Chloe Sharman, a South Carroll junior, led the Cavaliers to one of their most successful seasons to date in 2017.
Chloe Sharman played just about every position on the softball field before finding comfort in the pitcher's circle.
She was playing for the Winfield Sting under-10 team, at age 10, when her father and coach, Joe, approached her about stepping in to the pitching position. There was no one available to take the spot at the time, she said.
Rather than get nervous at the thought of filling such a prominent position, Sharman accepted it with ease. Over time, she learned to block out any surrounding distraction and continued to perfect her game.
"I stuck with it, had a niche for it and I ended up liking it," Sharman said. "I started at a pretty basic level and moved up ... It's been my whole life and I've been working at it. It's my happy place — if I have a bad day, it just goes away for a little bit when I'm on the field."
Sharman led South Carroll's softball team to one of its most successful seasons to date. The Cavs went 18-6 and captured their first county title in 35 years en route to making their first state title appearance. Sharman's 171 strikeouts led the county, and she ended her junior campaign with a 1.88 ERA en route to being named Times Softball Player of the Year.
Sharman's poise and dedication kept the Cavaliers motivated from the get-go.
"It makes me feel absolutely fantastic," Sharman said. "We had the same goal from the start, to work that hard and achieve something you had in mind is amazing. Personally, I had some goals for myself and I had goals for the team. One of them was to get to states because that's always the goal, to make first team, be player of the year, maybe break a record. It feels great that all that hard work, not even from just this season but from my childhood paid off."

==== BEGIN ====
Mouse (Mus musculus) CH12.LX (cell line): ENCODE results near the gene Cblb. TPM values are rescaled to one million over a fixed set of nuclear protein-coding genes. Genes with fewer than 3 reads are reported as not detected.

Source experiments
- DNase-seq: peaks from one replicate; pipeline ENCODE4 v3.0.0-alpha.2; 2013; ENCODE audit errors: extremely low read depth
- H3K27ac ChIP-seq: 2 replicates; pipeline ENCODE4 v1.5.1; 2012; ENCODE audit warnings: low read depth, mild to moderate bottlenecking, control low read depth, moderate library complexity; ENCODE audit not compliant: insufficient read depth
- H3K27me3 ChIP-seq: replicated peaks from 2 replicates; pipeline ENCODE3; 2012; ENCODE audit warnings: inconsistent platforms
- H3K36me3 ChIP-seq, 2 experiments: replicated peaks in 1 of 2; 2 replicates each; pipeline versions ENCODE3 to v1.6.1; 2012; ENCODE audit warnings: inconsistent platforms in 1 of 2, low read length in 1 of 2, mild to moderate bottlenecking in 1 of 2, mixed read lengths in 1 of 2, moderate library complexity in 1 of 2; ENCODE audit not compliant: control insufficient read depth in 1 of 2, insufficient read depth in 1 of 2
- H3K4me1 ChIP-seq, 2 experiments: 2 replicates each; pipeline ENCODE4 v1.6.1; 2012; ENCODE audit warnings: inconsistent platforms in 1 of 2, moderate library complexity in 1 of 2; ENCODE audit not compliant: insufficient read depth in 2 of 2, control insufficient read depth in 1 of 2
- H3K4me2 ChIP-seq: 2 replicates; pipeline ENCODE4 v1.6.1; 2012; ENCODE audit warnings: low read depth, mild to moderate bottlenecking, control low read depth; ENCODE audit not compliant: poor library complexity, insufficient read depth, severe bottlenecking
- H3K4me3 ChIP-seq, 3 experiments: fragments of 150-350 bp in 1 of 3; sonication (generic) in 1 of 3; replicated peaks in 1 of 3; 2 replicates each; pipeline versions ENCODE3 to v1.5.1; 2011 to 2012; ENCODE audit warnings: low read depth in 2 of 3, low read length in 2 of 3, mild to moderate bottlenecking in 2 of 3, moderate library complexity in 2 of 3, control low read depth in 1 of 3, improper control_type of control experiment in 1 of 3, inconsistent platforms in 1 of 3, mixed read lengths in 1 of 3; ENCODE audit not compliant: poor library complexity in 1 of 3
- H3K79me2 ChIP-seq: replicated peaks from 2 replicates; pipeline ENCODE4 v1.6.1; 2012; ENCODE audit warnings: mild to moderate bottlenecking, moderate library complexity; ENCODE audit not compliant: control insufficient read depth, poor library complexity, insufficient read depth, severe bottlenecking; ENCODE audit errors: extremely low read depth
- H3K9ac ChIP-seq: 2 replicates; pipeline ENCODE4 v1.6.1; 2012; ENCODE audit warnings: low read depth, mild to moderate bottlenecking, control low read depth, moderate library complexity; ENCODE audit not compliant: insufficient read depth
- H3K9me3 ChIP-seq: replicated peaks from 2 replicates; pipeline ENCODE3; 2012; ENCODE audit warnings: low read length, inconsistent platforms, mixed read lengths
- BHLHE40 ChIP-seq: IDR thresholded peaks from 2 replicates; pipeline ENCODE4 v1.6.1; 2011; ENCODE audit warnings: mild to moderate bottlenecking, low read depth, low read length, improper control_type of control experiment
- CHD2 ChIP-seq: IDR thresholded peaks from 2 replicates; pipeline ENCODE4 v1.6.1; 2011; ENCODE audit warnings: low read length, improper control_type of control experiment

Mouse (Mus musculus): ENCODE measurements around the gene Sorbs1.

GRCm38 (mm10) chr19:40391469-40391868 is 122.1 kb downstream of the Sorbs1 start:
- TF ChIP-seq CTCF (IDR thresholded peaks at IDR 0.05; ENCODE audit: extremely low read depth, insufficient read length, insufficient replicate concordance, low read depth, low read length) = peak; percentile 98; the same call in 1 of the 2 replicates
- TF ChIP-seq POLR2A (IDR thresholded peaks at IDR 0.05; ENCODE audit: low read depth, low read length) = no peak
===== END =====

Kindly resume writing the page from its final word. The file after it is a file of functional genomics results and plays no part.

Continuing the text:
Sharman moved to Carroll County from Laurel when she was 5 years old and her parents got her started in tee-ball. When playing for the Sting, she learned how to play infield and outfield before making the move to pitcher. She played for the Maryland STARS travel team until age 15, and last year her Minnesota Sting 16-U Gold team made an appearance at the Premier Girls Fastpitch Nationals in California.
She calls herself a perfectionist — her father agrees.
"She has the ability to perfect things," Joe Sharman said. "She wanted to become the best pitcher she could to help her team ... She wanted to be good at that position so she was like a sponge, she soaked up as much information as she could about the position. She has an appetite to succeed in whatever she tried. Pitching was no different than any other position, she wanted to play and be the best at it."
Marlee Carroll, Sharman's teammate and best friend, said Sharman was a great team leader for the Cavaliers. Coach Matt Cannistraci chose to not have specific team captains this season and it gave juniors like Sharman the chance to lead when it counted.
"Her pitching every game is amazing and really helps us out a lot," Carroll said. "On defense, we're always there to back her up and do whatever we needed to do to help us win. Chloe's very motivated and when she is motivated, so is the rest of the team."
Sharman played a big part in South Carroll's impressive postseason run. She overcame a rocky start against Century in the Class 2A West Section 2 semifinal and held the Knights to three hits over the final five innings while her teammates chipped away at a 5-0 deficit. SC won 6-5 on a two-run single in the seventh.
Two days later, Sharman shut out Liberty and scattered five hits in a 1-0 victory, which led the Cavs to their extra-inning win over Catoctin in the regional final. Sharman struck out eight in SC's 2-0 win over Southern-Anne Arundel in the state semifinals, getting her team to the title game before North Caroline prevailed.
Sharman is already committed to play softball at the West Virginia Institute of Technology and has one more year of prep softball left to play. This season was a memorable one for the hurler and she already has the bar set for her senior year.
"I think we were really tired of everyone just overlooking us," Sharman said. "We hadn't won anything in a really long time…We never really have a lot of people come to our games or really talk about us or know what's going on even. We were just tired and wanted to make a stand to show people we're a lot more than just those people on South Carroll."